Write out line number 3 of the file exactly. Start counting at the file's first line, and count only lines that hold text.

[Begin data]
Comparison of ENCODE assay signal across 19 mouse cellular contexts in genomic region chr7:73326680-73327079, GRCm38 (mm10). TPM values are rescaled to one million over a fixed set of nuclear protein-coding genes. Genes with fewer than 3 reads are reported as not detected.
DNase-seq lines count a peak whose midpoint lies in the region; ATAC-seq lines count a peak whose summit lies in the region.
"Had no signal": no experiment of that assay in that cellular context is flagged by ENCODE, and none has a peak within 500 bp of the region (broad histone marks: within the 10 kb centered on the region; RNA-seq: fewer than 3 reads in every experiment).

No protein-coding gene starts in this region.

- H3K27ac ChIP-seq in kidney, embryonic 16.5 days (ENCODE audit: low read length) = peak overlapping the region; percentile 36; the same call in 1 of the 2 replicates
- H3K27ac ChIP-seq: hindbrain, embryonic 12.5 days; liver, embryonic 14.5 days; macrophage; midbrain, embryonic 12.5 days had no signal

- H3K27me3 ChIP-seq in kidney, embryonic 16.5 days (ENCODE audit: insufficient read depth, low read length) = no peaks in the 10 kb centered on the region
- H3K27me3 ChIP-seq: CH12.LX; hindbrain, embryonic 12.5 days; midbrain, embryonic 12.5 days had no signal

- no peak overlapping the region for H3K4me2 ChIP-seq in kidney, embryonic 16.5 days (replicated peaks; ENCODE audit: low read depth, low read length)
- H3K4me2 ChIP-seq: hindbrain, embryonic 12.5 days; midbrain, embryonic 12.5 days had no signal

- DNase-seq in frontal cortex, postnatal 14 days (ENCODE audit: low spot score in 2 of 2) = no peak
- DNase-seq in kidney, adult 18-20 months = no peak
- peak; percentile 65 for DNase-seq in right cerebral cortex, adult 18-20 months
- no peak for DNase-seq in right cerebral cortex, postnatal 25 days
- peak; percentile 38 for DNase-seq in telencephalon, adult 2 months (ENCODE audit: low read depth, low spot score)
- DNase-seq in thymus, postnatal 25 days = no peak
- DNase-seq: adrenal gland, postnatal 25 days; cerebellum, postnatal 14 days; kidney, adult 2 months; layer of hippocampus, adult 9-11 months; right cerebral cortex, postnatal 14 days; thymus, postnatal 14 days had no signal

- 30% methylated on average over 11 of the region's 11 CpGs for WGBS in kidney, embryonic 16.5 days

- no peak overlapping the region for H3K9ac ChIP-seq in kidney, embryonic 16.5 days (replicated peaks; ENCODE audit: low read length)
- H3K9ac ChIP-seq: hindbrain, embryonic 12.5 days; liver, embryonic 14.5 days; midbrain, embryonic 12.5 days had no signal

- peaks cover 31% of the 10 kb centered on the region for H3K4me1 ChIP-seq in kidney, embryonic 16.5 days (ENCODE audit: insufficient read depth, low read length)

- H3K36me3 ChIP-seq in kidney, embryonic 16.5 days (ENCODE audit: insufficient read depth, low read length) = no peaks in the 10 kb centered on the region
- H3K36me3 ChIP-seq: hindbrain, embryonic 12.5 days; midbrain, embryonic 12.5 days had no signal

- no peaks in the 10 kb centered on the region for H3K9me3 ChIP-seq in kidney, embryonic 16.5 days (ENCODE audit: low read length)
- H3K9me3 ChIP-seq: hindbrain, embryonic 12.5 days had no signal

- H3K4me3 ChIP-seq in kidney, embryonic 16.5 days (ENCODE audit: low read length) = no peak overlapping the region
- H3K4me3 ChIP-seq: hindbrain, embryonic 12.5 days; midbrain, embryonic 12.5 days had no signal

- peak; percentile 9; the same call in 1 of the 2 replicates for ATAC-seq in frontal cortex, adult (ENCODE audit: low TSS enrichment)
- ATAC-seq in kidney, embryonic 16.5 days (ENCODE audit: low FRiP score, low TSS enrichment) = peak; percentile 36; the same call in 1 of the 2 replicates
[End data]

"Had no signal": no experiment of that assay in that cellular context is flagged by ENCODE, and none has a peak within 500 bp of the region (broad histone marks: within the 10 kb centered on the region; RNA-seq: fewer than 3 reads in every experiment).